Home World Business Social media data can help improve people’s lives. Here’s how

Social media data can help improve people’s lives. Here’s how

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During local Mapping Parties, volunteers in Malawi used Facebook’s satellite and population data, in addition to other satellite imagery, to trace roads, houses, and water points across Malawi’s communities.

Two years later, Missing Maps in collaboration with has identified more than 2 million people in Malawi, allowing aid and relief organisations to better plan projects in Malawi’s disaster prone areas.

Disasters kill nearly 100,000 and affect or displace 200 million people annually. As climate change is expected to increase the frequency and severity of disasters in the near future, leveraging data, crowd-sourcing and other means will only become more important.

The potential of collaboratives

The Malawi partnership is just one manifestation of the concept of data collaboratives. We have defined this as a new form of collaboration beyond the public-private partnership model, in which participants from different sectors? — ?including private companies, research institutions, and government agencies ?—? can exchange to help solve public problems.

While such collaboratives are emerging in a number of sectors and areas, the Malawi case is an example of a particular kind of collaborative. It’s what we might call a collaborative.

While much attention has been paid to the impact of social media on politics, much value can be generated from for governing as well, but only when done responsibly.

of are today disclosing and an unprecedented amount of alone collects 98 unique personal data points from its users, and Twitter processes about 6,000 tweets every second.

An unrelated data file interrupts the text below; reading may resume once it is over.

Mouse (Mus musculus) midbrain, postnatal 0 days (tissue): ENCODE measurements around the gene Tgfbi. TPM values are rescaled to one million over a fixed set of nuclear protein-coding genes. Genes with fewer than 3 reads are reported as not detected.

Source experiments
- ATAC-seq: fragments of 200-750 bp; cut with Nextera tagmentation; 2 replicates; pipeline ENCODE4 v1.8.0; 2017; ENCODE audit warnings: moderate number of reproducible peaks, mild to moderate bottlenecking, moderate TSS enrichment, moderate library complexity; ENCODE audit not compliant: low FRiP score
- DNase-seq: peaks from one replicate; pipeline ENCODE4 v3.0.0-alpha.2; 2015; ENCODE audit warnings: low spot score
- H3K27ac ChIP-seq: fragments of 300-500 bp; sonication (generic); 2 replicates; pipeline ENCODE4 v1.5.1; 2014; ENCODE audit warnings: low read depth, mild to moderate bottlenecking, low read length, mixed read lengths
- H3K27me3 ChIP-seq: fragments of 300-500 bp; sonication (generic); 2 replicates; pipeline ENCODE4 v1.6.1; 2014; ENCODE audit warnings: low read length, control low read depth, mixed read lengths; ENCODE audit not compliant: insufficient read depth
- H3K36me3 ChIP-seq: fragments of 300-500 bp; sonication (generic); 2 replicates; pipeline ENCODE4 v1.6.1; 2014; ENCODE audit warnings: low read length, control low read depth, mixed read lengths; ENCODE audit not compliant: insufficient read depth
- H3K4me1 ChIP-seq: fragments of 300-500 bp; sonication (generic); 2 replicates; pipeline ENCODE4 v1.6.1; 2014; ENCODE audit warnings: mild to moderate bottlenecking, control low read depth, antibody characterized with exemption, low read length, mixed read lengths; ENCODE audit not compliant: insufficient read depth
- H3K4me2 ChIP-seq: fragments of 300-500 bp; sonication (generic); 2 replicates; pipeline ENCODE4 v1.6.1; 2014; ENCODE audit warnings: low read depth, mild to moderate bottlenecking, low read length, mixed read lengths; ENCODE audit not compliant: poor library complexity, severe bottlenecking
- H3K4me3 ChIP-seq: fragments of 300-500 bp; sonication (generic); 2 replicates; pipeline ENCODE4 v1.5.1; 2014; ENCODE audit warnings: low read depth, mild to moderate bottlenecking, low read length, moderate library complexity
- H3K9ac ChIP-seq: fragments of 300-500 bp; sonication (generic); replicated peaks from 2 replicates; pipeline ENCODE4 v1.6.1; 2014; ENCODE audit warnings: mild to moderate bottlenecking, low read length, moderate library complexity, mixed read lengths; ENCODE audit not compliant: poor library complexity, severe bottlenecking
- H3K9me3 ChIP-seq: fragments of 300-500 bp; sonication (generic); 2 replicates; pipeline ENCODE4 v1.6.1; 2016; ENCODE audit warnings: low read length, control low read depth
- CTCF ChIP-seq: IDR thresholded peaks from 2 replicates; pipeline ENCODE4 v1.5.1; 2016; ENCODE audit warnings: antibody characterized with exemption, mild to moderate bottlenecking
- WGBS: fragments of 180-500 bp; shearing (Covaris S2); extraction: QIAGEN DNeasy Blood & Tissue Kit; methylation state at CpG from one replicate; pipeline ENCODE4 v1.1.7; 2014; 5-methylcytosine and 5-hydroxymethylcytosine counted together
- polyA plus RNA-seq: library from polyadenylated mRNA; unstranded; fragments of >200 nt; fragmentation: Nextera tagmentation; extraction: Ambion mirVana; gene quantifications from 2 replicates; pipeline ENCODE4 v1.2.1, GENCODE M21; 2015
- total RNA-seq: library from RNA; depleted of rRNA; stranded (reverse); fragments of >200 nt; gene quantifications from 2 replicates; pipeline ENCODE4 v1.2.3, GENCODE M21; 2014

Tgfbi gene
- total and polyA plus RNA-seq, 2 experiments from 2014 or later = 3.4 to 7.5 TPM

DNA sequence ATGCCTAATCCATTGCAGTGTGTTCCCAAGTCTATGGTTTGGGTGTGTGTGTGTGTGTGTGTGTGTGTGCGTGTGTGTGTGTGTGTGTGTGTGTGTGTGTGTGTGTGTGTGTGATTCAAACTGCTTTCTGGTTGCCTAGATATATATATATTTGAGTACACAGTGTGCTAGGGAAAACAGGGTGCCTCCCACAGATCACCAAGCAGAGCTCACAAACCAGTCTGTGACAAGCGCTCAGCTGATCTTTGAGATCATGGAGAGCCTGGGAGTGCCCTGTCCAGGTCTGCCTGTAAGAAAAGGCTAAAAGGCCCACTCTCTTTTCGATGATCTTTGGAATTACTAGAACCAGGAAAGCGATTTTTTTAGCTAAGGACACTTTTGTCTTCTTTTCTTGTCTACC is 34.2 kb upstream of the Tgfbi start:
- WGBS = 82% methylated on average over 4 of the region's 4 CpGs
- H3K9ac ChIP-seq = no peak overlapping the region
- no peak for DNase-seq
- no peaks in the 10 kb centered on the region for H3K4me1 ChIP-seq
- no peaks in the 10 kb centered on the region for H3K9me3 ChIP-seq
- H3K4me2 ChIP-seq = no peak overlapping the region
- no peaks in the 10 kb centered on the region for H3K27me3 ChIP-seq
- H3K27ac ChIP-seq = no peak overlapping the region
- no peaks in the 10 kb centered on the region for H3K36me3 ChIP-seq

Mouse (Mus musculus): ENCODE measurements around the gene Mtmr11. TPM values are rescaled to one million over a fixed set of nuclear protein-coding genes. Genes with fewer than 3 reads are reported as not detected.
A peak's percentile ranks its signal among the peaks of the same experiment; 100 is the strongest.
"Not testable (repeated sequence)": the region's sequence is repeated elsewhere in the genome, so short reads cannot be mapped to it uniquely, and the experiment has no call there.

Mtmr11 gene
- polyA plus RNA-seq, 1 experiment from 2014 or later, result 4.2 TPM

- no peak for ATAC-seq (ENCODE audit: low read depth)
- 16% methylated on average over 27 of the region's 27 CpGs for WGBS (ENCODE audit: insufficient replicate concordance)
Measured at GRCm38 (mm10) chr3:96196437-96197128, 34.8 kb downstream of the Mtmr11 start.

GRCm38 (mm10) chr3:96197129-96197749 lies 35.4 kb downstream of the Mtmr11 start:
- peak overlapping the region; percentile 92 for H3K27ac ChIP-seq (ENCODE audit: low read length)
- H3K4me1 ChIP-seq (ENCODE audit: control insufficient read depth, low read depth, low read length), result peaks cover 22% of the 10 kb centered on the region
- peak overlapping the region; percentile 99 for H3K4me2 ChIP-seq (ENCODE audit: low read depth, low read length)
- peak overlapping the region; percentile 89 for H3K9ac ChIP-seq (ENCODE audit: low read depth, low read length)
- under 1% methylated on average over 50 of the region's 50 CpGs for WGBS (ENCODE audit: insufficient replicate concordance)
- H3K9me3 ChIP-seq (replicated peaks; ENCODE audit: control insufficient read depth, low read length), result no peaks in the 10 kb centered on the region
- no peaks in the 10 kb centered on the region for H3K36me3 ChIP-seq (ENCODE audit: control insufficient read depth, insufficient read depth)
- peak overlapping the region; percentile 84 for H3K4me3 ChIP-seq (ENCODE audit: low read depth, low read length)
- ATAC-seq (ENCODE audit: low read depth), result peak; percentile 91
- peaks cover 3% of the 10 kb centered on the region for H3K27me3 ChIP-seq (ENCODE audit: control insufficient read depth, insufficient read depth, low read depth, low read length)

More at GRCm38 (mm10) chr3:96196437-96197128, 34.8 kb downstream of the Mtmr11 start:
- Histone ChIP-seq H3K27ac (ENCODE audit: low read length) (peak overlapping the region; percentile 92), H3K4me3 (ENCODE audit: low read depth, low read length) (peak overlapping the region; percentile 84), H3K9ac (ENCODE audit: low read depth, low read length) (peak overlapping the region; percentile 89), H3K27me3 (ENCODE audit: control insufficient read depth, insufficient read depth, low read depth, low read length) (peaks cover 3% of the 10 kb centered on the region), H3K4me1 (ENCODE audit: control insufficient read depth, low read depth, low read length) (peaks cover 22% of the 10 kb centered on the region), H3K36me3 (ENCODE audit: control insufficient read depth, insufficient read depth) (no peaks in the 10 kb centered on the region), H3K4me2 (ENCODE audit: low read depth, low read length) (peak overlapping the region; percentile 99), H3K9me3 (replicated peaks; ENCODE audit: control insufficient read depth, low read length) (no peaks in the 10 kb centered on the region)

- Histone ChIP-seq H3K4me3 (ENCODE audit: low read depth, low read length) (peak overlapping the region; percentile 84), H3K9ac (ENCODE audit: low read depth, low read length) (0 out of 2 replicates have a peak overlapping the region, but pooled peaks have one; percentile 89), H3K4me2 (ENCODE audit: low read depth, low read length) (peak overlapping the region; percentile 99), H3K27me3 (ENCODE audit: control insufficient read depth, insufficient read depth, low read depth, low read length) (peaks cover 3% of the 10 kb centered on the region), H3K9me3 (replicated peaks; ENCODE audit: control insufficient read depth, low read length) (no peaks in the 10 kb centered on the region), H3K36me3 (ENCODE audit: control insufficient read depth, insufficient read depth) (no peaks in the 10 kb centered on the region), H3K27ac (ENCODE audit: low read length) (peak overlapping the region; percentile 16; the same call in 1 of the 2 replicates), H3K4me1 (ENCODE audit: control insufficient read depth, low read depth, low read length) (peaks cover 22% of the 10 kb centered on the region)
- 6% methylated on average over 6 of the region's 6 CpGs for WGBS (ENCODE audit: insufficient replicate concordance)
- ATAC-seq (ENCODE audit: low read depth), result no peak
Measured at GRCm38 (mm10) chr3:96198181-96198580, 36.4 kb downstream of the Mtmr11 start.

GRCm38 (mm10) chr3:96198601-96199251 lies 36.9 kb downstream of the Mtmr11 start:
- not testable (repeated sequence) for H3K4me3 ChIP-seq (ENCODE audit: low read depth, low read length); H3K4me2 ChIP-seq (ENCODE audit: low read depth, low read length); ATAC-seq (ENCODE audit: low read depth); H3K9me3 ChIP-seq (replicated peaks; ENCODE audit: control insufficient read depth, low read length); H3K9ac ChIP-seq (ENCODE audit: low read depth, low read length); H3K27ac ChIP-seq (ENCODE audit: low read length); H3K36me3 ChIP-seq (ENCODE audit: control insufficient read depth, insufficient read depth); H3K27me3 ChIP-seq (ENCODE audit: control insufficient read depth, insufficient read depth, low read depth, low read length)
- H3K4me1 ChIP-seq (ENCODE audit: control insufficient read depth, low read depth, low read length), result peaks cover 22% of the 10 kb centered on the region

With an estimated 2.51 billion social media users across the world, a staggering amount of information is being gleaned about individuals and their interactions from social networking platforms.

There is little doubt that much of the stored by companies could, if made available in a responsible manner, provide groups working for the public interest with new insights and avenues for action. Unfortunately, at present such groups have only limited access to data, and their science expertise remains similarly limited.

collaboratives like the Missing Maps project represent a new, contemporary model of corporate social responsibility.

A Missing Maps project event at Facebook’s London offices. OpenStreetMap

For instance, LinkedIn has established the Economic Graph Research initiative to leverage their data together with a range of third-party researchers to create collective insights for increasing the “economic opportunity for every member of the global workforce.” This reflects a growing willingness among companies to provide access to their to pursue social responsibility goals.